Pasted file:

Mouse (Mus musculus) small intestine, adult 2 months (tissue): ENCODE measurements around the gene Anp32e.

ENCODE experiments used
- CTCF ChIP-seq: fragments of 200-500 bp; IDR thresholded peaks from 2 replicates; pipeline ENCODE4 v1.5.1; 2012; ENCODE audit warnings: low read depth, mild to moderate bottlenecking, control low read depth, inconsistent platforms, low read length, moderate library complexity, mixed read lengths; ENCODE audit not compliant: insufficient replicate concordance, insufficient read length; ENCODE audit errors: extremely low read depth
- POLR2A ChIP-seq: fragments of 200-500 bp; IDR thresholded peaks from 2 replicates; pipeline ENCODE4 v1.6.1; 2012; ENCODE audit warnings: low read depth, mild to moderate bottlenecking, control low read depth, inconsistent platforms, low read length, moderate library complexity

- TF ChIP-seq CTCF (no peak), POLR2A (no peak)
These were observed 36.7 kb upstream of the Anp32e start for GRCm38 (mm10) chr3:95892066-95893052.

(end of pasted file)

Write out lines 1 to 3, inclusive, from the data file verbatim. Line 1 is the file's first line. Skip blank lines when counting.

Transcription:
Mouse (Mus musculus) small intestine, adult 2 months (tissue): ENCODE measurements around the gene Anp32e.

ENCODE experiments used
- CTCF ChIP-seq: fragments of 200-500 bp; IDR thresholded peaks from 2 replicates; pipeline ENCODE4 v1.5.1; 2012; ENCODE audit warnings: low read depth, mild to moderate bottlenecking, control low read depth, inconsistent platforms, low read length, moderate library complexity, mixed read lengths; ENCODE audit not compliant: insufficient replicate concordance, insufficient read length; ENCODE audit errors: extremely low read depth